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  • Isha Pendem

South Carolina and Super Tuesday Flip the Democratic Primary Race

Updated: Aug 24, 2020

The past two primary dates have turned the tables and so much has changed in such a short span of time. Ever since the South Carolina primary ended, five candidates have dropped out of the race. Tom Steyer came first, making the decision following a loss in SC, despite most of his campaigning time being spent there. Pete Buttigieg also dropped after a fall in momentum since his Iowa win. He decided that he would endorse Joe Biden. Amy Klobuchar waited a little longer, dropping hours before Super Tuesday and stating she would support Biden as well. Similar to Klobuchar and Buttigieg, Michael Bloomberg dropped after a defeat during Super Tuesday and is also backing Biden. Then, just as people had expected due to her performance in the primaries so far, Elizabeth Warren suspended her campaign on March 5th.

People have been dropping like flies and the public has been calling the Democratic primary a two-person race: Bernie Sanders and Joe Biden. However, Tulasi Gabbard, unlike her former low-delegate colleagues, continues her campaign. Some may have expected her to drop due to her losses, but she is still in the running. Her supporters assert that they hope to get their message across whether or not she stays in the race.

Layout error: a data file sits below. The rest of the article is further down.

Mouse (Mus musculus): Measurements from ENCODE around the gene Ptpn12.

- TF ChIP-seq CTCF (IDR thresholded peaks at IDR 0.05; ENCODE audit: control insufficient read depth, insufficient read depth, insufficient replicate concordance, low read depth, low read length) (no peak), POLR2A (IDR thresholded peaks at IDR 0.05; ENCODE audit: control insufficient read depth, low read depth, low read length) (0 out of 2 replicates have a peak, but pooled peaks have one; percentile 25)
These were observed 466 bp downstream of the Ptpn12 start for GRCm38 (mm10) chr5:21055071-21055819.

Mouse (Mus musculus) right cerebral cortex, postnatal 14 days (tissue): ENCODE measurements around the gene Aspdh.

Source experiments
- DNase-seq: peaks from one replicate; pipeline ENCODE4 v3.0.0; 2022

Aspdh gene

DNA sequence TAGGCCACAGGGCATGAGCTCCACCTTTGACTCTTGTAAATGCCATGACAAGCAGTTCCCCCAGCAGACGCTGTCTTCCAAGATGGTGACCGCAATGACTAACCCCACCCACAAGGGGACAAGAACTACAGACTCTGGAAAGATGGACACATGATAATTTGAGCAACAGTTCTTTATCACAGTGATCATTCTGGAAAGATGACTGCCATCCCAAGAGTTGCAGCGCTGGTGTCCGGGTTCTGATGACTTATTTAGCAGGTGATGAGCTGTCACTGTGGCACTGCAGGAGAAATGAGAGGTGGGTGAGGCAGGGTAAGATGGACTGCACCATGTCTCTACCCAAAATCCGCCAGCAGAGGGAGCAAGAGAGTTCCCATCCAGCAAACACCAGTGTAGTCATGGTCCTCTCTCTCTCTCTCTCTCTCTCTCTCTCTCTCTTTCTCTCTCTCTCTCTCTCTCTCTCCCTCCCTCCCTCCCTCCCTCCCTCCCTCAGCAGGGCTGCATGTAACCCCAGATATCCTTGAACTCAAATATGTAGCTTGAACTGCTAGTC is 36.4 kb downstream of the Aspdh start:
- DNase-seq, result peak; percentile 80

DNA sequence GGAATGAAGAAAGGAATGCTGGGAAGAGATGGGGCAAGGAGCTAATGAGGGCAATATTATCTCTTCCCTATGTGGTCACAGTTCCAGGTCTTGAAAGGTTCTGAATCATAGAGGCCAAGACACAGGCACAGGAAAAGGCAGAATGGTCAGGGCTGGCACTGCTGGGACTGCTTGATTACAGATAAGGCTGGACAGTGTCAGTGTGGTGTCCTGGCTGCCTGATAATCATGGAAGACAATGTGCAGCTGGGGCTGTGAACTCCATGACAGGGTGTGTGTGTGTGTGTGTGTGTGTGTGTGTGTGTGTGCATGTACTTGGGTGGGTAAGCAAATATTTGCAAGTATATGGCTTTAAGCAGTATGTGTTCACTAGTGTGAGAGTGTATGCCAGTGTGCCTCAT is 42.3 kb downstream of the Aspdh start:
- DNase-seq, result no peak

Sanders has shown strength since the start of the primary season: he won New Hampshire and placed second in Iowa and South Carolina. He successfully won Nevada, Vermont, Colorado, Utah, and California by large margins during Super Tuesday. He has now been solidified as a front runner in the race.

Biden came in a little slow during the beginning. Since the start of the campaigns, Biden was seen as one of the top three. He quieted down a bit after the Ukraine-Hunter Biden controversy and declined in poll popularity since. Even when the voting started, Biden was nowhere to be seen, not even placing in the top five in New Hampshire. He made an insignificant impact in Nevada by trailing behind with solely nine delegates. The tables turned in South Carolina where he won 38 delegates. He also won 10 out of 14 states during Super Tuesday, including Texas and Massachusetts. The margins varied from narrow to large. Now, with endorsements from Klobuchar, Buttigieg, and Bloomberg, Biden is giving Sanders a close match in the polls.

Super Tuesday changed the whole primary picture. Though at the beginning Buttigieg and Sanders were at the top, Biden currently stands in first with 627 delegates and Sanders in second with 551. Gabbard, the third active campaign, stands at seventh with 2 delegates. From now on, each primary will hold extreme importance and each delegate must be treasured. Regardless of all the changes that have happened in the past week, we must await the day one of our three Democratic hopefuls reaches 1,991 delegates.

Not all of the precincts had been counted in Maine, Massachusetts, Utah, Colorado, and California at the time this article was written. While we still await a final call, the chances of a place switch are fairly low.

Primary results for Iowa, New Hampshire, Nevada, and the nation courtesy of The Associated Press.



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